Police around the country have drastically increased their use of geofence warrants, a widely criticized investigative technique that collects data from any user’s device that was in a specified area within a certain time range, according to new figures shared by Google. Law enforcement has served geofence warrants to Google since 2016, but the company has detailed for the first time exactly how many it receives.
The report shows that requests have spiked dramatically in the past three years, rising as much as tenfold in some states. In California, law enforcement made 1,909 requests in 2020, compared to 209 in 2018. Similarly, geofence warrants in Florida leaped from 81 requests in 2018 to more than 800 last year. In Ohio, requests rose from seven to 400 in that same time.
Across all 50 states, geofence requests to Google increased from 941 in 2018 to 11,033 in 2020 and now make up more than 25 percent of all data requests the company receives from law enforcement.
A single geofence request could include data from hundreds of bystanders. In 2019, a single warrant in connection with an arson resulted in nearly 1,500 device identifiers being sent to the Bureau of Alcohol, Tobacco, Firearms, and Explosives. Dozens of civil liberties groups and privacy advocates have called for banning the technique, arguing it violates Fourth Amendment protections against unreasonable searches, particularly for protesters. Now, Google’s transparency report has revealed the scale at which people nationwide may have faced the same violation.
“There’s always collateral damage,” says Jake Laperruque, senior policy counsel for the Constitution Project at the nonprofit Project on Government Oversight. Because of their inherently wide scope, geofence warrants can give police access to location data from people who have no connection to criminal activities.
“We vigorously protect the privacy of our users while supporting the important work of law enforcement,” Google said in a statement to WIRED. “We developed a process specifically for these requests that is designed to honor our legal obligations while narrowing the scope of data disclosed.”
Just this week, Forbes revealed that Google granted police in Kenosha, Wisconsin, access to user data from bystanders who were near a library and a museum that was set on fire last August, during the protests that followed the murder of George Floyd. Google handed over the “GPS coordinates and data, device data, device IDs,” and time stamps for anyone at the library for a period of two hours; at the museum, for 25 minutes. Similarly, Minneapolis police requested Google user data from anyone “within the geographical region” of a suspected burglary at an AutoZone store last year, two days after protests began.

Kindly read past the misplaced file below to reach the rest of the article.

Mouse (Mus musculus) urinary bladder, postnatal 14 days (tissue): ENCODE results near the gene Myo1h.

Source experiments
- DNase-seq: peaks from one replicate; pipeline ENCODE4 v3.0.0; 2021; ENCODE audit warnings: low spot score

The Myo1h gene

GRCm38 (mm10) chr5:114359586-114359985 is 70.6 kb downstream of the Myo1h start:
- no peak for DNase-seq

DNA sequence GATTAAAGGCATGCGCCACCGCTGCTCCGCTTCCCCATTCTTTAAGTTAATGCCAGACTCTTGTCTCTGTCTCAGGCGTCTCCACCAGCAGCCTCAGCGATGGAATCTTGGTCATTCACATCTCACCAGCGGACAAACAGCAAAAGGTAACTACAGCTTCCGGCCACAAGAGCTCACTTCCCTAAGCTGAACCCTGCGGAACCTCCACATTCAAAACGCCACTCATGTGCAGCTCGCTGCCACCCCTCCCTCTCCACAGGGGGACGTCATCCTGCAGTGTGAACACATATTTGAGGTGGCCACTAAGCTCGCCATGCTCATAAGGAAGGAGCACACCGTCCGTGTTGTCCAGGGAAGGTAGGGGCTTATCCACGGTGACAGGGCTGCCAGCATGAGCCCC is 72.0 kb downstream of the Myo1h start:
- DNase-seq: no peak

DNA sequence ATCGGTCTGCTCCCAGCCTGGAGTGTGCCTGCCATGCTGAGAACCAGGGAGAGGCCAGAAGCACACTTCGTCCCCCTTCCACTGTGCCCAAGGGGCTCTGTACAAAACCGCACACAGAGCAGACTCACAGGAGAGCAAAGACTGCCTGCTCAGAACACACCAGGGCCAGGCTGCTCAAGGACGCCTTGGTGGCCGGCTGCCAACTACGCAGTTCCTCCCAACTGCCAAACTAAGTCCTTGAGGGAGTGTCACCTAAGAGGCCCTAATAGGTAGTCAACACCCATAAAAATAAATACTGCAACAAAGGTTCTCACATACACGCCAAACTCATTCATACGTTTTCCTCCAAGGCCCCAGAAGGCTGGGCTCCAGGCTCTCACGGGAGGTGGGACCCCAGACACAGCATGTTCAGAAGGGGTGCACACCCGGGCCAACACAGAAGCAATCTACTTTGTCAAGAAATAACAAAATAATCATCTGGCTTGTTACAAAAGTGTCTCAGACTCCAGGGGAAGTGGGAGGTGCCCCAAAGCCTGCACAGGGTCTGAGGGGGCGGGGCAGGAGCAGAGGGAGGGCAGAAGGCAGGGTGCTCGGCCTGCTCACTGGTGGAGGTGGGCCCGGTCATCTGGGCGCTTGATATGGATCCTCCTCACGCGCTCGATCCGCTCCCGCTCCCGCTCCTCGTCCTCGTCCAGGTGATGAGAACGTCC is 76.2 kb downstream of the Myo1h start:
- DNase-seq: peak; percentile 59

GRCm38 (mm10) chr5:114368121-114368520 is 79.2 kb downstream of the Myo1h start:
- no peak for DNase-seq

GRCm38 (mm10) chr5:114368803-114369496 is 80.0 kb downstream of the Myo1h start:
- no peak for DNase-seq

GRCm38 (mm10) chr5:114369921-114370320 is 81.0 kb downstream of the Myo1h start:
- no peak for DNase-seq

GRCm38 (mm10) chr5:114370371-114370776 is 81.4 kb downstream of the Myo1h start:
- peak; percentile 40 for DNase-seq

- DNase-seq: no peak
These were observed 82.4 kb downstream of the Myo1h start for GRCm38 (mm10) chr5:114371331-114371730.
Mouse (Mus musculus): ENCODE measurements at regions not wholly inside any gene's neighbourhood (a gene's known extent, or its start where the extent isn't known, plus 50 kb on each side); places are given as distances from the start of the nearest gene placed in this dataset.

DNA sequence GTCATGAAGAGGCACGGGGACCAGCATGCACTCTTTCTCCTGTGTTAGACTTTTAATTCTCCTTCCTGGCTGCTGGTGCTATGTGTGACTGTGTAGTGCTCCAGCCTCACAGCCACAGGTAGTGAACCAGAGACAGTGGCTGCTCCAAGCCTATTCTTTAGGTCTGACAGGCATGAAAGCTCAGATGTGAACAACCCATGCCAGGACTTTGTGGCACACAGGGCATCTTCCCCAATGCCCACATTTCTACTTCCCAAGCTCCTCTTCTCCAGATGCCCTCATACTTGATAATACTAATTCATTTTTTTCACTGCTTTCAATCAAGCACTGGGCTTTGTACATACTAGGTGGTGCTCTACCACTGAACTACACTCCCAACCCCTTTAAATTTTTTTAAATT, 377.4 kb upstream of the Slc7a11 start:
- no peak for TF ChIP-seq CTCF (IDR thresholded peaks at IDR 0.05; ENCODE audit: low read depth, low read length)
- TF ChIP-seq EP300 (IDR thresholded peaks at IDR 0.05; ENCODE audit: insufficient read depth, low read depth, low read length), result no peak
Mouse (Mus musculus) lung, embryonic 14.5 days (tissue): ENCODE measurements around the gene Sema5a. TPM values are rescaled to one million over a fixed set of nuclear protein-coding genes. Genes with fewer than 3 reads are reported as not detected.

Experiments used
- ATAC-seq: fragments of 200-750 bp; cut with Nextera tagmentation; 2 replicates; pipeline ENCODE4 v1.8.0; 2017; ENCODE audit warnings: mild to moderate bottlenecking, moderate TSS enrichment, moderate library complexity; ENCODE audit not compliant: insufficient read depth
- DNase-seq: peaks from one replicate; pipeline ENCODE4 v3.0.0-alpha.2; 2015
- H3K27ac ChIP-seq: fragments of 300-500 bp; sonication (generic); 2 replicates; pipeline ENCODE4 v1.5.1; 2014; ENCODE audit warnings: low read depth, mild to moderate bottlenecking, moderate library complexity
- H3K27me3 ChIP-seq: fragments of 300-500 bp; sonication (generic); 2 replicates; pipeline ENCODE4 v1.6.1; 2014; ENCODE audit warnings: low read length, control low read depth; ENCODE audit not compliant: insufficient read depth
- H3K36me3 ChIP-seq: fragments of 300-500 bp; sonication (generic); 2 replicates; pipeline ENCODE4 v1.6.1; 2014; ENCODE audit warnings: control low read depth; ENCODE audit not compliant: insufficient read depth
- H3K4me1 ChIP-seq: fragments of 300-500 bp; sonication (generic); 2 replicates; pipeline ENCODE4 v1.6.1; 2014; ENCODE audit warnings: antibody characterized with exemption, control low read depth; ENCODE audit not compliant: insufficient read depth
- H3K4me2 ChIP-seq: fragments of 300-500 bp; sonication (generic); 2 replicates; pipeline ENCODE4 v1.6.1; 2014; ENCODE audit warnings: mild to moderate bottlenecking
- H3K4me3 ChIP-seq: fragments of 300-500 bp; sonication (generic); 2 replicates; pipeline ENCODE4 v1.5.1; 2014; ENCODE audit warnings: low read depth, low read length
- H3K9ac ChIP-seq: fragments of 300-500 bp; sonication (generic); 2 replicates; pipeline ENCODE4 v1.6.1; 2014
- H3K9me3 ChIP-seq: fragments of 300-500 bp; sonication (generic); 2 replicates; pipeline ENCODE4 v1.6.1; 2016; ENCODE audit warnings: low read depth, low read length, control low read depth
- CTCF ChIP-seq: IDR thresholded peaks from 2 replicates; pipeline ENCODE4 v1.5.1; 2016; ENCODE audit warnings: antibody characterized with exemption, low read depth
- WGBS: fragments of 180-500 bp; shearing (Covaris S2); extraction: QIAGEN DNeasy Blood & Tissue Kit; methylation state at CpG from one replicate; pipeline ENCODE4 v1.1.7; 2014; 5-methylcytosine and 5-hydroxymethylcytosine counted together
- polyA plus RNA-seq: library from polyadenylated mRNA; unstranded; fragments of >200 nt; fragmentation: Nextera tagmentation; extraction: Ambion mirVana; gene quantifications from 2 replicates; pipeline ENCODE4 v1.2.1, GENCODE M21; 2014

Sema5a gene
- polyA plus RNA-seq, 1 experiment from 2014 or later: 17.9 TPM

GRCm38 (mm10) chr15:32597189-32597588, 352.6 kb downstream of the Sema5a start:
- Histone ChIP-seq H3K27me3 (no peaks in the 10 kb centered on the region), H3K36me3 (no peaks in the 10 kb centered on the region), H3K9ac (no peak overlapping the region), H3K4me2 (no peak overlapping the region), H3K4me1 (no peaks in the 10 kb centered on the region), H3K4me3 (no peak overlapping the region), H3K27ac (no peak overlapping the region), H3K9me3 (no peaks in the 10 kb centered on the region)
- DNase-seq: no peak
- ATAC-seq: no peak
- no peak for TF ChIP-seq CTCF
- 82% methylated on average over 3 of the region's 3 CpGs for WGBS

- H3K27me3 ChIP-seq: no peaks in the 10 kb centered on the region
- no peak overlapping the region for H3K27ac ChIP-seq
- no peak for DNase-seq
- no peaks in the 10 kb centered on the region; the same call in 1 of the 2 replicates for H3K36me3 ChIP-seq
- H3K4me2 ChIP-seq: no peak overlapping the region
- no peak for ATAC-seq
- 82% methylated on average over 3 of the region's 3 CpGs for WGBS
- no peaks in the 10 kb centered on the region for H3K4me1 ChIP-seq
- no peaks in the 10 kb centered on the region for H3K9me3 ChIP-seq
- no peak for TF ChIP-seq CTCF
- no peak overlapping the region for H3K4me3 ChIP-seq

Laperruque argues that geofence warrants could have a “chilling effect,” as people forgo their right to protest because they fear being targeted by surveillance. Just this week, Kenosha lawmakers debated a bill that would make attending a “riot” a felony. Critics noted that such a bill could penalize anyone attending peaceful demonstrations that, because of someone else’s actions, become violent. Similarly, geofence data could be used as evidence of guilt not just by being loosely associated with someone else in a crowd but by simply being there in the first place.
Geofence warrants work differently from typical search warrants. Usually, officers identify a suspect or person of interest, then obtain a warrant from a judge to search the person’s home or belongings.
With geofence warrants, police start with the time and location that a suspected crime took place, then request data from Google for the devices surrounding that location at that time, usually within a one- to two-hour window. If Google complies, it will supply a list of anonymized data about the devices in the area: GPS coordinates, the time stamps of when they were in the area, and an anonymized identifier, known as a reverse location obfuscation identifier, or RLOI.